The families of flowering plants.                                                                                                                                                                

Griseliniaceae J.R. Forst. & G. Forst. ex A. Cunn.


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Habit and leaf form. Glabrous trees, or shrubs, or lianas. Self supporting, or epiphytic, or climbing. Leavesalternate (the axillary buds sometimes becoming much displaced); spiral; leathery (glabrous); petiolate; sheathing to non-sheathing (subvaginate); not gland-dotted; simple. Lamina conspicuously asymmetric, or not conspicuously asymmetric. Leaves exstipulate (but the petole base sometimes prolonged upwards into a short, ligule-like process). Vegetative buds scaly.

Leaf anatomy. Stomata present; mainly confined to one surface (the lower); cyclocytic.

Adaxial hypodermis present. Lamina dorsiventral. The mesophyll with sclerencymatous idioblasts. Minor leaf veins without phloem transfer cells.

Stem anatomy. Secretory cavities absent. Cork cambium present; initially superficial. Nodes tri-lacunar, or multilacunar. Secondary thickening developing from a conventional cambial ring. Xylem with vessels. Vessel end-walls horizontal; scalariform. Wood parenchyma apotracheal.

Reproductive type, pollination. Fertile flowersfunctionally male, or functionally female. Plants dioecious. Gynoecium of male flowers absent.

Inflorescence, floral, fruit and seed morphology. Flowers aggregated in ‘inflorescences’; in racemes, or in panicles; small; regular. Free hypanthium present (the petals ‘inserted on the calyx’).

Perianth with distinct calyx and corolla (male, female), or sepaline (female flowers sometimes apetalous); 5, or 10; 1 whorled, or 2 whorled; isomerous. Calyx of both male and female flowers 5; 1 whorled; gamosepalous (minute in male flowers, with an ovoid tube in females); regular. Corolla in male flowers, and when present in females, 5; 1 whorled; polypetalous; (sub) imbricate; regular.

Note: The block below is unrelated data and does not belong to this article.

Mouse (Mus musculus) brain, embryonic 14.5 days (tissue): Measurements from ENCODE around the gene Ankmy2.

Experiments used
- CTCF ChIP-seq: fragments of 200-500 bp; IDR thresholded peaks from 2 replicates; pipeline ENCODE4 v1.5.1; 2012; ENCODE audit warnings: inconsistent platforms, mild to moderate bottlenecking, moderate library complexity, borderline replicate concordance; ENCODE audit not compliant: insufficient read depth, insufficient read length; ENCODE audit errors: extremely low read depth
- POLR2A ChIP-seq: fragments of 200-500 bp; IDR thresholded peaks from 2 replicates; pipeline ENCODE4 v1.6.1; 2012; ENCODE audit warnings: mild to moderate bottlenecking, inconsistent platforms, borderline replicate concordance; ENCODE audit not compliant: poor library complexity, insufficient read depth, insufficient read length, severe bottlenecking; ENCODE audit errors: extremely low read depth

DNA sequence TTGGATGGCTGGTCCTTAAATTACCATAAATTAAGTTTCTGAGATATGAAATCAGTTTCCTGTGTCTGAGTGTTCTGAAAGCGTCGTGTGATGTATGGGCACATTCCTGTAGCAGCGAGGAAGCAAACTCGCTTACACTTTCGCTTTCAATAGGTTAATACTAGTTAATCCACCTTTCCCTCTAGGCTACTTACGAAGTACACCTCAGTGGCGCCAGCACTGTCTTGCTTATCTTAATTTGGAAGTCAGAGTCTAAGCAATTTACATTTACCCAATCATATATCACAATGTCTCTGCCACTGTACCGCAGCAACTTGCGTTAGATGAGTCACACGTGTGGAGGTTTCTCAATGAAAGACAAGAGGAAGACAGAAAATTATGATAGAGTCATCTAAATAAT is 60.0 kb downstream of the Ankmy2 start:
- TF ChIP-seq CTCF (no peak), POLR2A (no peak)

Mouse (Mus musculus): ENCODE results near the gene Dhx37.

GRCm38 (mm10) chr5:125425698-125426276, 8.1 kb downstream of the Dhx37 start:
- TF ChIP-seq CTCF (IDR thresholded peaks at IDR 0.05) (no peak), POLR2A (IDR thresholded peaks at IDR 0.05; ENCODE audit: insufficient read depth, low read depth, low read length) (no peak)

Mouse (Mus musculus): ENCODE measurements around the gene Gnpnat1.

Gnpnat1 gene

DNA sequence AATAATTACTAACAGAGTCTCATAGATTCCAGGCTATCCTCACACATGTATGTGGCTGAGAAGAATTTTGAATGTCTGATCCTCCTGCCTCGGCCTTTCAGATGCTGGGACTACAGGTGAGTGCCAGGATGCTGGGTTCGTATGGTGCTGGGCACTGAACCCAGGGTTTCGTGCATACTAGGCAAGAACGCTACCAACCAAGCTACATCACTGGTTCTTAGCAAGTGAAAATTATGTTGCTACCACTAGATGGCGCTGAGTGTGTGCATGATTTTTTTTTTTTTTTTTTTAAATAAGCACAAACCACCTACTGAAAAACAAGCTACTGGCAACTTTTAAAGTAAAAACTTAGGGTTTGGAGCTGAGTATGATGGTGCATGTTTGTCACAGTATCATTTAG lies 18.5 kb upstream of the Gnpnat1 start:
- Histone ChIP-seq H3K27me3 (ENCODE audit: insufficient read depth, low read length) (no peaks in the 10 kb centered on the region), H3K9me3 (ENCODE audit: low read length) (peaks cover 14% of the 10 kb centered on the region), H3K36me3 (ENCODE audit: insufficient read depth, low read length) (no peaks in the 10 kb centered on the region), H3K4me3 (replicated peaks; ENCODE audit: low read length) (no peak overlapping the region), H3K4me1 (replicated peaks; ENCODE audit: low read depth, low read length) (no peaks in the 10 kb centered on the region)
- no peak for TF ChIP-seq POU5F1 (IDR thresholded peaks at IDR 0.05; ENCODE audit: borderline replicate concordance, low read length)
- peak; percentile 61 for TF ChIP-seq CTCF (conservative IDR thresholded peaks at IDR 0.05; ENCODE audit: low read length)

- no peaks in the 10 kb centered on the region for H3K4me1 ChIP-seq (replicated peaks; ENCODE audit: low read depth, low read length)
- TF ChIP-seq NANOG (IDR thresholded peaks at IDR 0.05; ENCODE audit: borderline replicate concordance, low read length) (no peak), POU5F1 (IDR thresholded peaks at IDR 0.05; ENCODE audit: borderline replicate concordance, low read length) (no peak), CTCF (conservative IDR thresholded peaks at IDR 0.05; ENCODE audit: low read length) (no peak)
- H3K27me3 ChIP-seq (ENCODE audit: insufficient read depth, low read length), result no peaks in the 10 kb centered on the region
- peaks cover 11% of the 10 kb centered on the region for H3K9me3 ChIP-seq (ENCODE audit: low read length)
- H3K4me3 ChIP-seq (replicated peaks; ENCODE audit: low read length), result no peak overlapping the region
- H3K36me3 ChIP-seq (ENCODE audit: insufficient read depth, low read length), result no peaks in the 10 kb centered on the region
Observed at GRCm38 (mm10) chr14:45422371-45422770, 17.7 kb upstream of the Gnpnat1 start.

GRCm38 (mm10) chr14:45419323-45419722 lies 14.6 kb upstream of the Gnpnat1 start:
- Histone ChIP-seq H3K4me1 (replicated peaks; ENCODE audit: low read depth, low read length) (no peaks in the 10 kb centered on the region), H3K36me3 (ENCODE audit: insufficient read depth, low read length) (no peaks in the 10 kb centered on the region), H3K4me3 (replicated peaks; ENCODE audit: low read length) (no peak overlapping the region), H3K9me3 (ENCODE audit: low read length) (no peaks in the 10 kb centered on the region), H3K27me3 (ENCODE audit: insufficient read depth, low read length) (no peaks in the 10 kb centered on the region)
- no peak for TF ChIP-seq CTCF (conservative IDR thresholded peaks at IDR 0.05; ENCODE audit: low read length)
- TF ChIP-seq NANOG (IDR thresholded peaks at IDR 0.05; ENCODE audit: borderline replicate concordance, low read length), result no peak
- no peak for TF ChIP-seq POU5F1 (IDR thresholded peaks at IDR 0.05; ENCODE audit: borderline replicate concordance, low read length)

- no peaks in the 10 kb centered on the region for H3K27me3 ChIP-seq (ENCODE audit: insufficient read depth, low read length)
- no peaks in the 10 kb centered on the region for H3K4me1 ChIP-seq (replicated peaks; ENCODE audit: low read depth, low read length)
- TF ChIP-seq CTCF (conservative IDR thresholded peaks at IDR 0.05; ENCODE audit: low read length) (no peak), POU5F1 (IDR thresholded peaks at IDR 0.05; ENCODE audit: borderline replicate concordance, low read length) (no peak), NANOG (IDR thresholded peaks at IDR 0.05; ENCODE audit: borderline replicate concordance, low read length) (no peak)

Androecium in male flowers, 5. Androecial members free of the perianth; all equal; free of one another; 1 whorled. Androecium exclusively of fertile stamens. Stamens5; isomerous with the perianth; oppositisepalous. Anthers dorsifixed; versatile; dehiscing via longitudinal slits; introrse. Pollen shed as single grains. Pollen grains aperturate; 3 aperturate; colporate.

Gynoecium 3 carpelled. Carpels reduced in number relative to the perianth. The pistil 1 celled. Gynoecium syncarpous (but pseudomonomerous); synstylovarious to eu-syncarpous; inferior. Ovary 1 locular. Gynoecium stylate. Styles 3; free, or partially joined; short. Stigmas 3. Placentationapical. Ovules pendulous; anatropous.

Fruit fleshy; indehiscent; a berry; 1 seeded (ovoid, unilocular). Seeds copiously endospermic. Embryo minute.

Physiology, biochemistry. Not cyanogenic. Iridoids detected (giselinoside); ‘Route I’ type (‘normal’). Proanthocyanidins absent. Ellagic acid absent.

Geography, cytology. Antarctic. Temperate. New Zealand, Chile, Southeast Brazil.

Taxonomy.Subclass Dicotyledonae; Tenuinucelli. Dahlgren’s Superorder Araliiflorae (re-assigned from Corniflorae, as supported by rbcL sequence comparisons); Araliales (?). Cronquist’s Subclass Rosidae; Cornales. APG 3 core angiosperms; core eudicot; Superorder Asteranae; campanulid; Order Apiales.

Species 6. Genera 1; only genus, Griselinia.

General remarks. Dawson (1966), Tuatara 14, 121–129 (not seen); Philipson (1967).